Fibonacci ratios – Numbers used as a guide to determine support and resistance.
Harmonics – Harmonic trading is based on the idea that price patterns repeat themselves and turning points in the market can be identified through Fibonacci sequences.
Momentum – The rate of change of price with respect to time.
Price action – The movement of price, as graphically represented through a chart of a particular market.
Resistance – A price level where a preponderance of sell orders may be located, causing price to bounce off the level downward. Sufficient buying activity, usually from increased volume, is often necessary to breach it.
Retracement – A reversal in the direction of the prevailing trend, expected to be temporary, often to a level of support or resistance.
Support – A price level where a higher magnitude of buy orders may be placed, causing price to bounce off the level upward. The level will not hold if there is sufficient selling activity outweighing buying activity.
Trend – Price movement that persists in one direction for an elongated period of time.
Technical Analysis Indicators
Technical indicators involve some statistical or arithmetical transformation of price and/or volume data to provide mathematical descriptions of up/down movement, support and resistance levels, momentum, trend, deviations from a central tendency, ratio(s), correlation(s), among other delineations. Some indicators also describe sentiment, such as short interest, implied volatility, put/call ratios, “fear” or “greed”, and so forth.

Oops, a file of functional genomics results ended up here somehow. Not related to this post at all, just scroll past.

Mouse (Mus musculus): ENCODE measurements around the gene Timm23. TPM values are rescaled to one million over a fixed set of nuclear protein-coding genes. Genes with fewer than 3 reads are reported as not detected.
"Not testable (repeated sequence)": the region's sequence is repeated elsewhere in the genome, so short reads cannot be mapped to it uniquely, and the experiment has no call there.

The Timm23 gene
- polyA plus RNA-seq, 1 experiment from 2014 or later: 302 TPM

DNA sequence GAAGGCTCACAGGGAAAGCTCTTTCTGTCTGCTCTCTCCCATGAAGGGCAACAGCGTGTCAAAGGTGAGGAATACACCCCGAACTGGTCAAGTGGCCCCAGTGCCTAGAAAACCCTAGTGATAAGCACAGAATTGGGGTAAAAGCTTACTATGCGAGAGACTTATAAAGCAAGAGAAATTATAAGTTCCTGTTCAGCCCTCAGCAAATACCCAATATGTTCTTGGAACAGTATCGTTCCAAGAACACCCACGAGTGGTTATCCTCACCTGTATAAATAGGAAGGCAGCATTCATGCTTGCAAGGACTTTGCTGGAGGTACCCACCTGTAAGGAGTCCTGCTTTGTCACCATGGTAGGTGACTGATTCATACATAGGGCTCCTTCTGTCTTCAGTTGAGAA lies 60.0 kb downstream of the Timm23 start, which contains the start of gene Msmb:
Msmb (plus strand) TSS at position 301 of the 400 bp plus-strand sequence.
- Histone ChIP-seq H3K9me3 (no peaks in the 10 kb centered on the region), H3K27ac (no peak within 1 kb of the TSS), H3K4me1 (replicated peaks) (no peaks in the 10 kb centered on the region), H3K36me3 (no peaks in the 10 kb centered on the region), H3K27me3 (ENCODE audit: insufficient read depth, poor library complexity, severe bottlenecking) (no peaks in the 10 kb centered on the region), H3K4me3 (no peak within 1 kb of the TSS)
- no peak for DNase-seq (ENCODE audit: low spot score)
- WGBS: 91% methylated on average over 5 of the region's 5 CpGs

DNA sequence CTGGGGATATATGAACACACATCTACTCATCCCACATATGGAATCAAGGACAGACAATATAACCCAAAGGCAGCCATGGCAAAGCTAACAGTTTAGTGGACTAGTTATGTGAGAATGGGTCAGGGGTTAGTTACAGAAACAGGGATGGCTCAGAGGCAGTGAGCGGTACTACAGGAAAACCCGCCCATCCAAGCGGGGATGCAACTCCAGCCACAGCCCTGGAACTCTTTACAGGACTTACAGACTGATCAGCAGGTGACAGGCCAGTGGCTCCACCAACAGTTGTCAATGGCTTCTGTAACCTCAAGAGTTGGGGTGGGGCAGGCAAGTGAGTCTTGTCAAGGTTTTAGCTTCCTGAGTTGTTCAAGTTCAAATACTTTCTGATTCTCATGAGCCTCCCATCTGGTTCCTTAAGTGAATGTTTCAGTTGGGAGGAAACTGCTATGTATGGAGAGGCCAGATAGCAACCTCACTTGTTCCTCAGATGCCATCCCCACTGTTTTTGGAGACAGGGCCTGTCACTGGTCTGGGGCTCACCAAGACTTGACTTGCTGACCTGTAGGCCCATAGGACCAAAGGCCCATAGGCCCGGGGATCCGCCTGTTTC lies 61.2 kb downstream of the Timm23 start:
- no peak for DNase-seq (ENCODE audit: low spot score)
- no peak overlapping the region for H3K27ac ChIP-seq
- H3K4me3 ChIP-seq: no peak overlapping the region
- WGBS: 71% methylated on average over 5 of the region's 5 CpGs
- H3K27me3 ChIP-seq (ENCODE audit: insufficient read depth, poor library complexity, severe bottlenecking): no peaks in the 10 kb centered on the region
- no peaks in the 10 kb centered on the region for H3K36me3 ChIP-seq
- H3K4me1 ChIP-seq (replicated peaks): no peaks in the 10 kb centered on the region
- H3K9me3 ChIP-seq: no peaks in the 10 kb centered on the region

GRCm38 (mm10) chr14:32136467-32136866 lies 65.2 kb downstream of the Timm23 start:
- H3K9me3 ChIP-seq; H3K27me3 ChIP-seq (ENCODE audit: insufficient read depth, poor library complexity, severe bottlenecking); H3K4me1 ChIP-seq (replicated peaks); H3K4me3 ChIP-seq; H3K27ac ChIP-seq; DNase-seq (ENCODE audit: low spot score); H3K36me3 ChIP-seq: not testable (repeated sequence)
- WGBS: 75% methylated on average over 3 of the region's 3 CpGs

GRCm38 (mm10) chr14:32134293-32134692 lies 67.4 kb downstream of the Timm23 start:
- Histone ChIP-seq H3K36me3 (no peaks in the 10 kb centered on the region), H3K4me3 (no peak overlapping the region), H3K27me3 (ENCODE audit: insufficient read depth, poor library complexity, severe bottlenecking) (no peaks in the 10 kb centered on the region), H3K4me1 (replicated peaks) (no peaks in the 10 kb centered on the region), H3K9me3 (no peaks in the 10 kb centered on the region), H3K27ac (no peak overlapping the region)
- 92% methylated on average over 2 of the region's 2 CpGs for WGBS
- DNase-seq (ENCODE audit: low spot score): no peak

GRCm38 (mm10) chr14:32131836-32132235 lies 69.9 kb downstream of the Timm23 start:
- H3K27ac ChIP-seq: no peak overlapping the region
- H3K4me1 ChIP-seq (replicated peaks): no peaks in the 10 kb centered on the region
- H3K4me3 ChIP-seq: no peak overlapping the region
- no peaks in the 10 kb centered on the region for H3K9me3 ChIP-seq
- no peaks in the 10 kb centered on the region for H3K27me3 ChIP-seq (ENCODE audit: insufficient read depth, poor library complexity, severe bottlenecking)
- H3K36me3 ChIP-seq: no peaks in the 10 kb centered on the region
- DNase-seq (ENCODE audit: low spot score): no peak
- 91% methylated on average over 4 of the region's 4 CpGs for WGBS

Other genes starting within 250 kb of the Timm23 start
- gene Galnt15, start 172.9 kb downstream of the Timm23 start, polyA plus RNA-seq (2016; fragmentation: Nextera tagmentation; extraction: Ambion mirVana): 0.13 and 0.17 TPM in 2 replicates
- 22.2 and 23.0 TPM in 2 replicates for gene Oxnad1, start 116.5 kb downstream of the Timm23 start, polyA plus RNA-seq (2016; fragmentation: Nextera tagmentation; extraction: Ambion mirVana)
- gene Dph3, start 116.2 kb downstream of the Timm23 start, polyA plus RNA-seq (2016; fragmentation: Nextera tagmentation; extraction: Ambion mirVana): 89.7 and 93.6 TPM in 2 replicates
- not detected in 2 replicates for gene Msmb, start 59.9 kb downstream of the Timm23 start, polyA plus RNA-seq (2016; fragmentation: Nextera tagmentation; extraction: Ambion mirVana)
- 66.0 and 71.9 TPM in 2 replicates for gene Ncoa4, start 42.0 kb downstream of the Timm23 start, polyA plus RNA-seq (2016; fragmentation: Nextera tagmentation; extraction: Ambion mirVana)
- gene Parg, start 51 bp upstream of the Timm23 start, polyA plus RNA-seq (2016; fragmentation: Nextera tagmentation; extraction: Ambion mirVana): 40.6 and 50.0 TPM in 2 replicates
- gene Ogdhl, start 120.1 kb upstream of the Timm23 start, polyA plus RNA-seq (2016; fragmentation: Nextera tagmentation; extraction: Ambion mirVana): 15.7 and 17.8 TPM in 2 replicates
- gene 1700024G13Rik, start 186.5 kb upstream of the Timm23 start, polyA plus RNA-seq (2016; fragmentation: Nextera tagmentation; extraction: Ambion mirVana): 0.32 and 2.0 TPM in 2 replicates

Technical indicators fall into a few main categories, including price-based, volume-based, breadth, overlays, and non-chart based.
Average Directional Index (ADX) – Measures trend strength on an absolute value basis.
Average Directional Movement Rating (ADXR) – Measures the rate of change in a trend.
Commodity Channel Index (CCI) – Identifies new trends or cyclical conditions.
Coppock Curve – Momentum indicator, initially intended to identify bottoms in stock indices as part of a long-term trading approach.
MACD – Plots the relationship between two separate moving averages; designed as a momentum-following indicator.
Momentum – The rate of change in price with respect to time.
Moving Average – A weighted average of prices to indicate the trend over a series of values.
Relative Strength Index (RSI) – Momentum oscillator standardized to a 0-100 scale designed to determine the rate of change over a specified time period.
Stochastic Oscillator – Shows the current price of the security or index relative to the high and low prices from a user-defined range. Used to determine overbought and oversold market conditions.
Trix – Combines to show trend and momentum.
Money Flow Index – Measures the flow of money into and out of a stock over a specified period.
Negative Volume Index – Designed to understand when the “smart money” is active, under the assumption that the smart money is most active on low-volume days and not as active on high-volume days. Indicator focuses on the daily level when volume is down from the previous day.
On-Balance Volume – Uses volume to predict subsequent changes in price. Proponents of the indicator place credence into the idea that if volume changes with a weak reaction in the stock, the price move is likely to follow.
Positive Volume Index – Typically used alongside the negative volume index, the indicator is designed to show when institutional investors are most active under the premise they’re most likely to buy or sell when volume is low. Focuses on days when volume is up from the previous day.
Williams Accumulation/Distribution – Looks at divergences between security (or index) price and volume flow. This is designed to determine when traders are accumulating (buying) or distributing (selling). For example, when price makes a new low and the indicator fails to also make a new low, this might be taken as an indication that accumulation (buying) is occurring.
Breadth indicators determine how strong or shallow a market move is.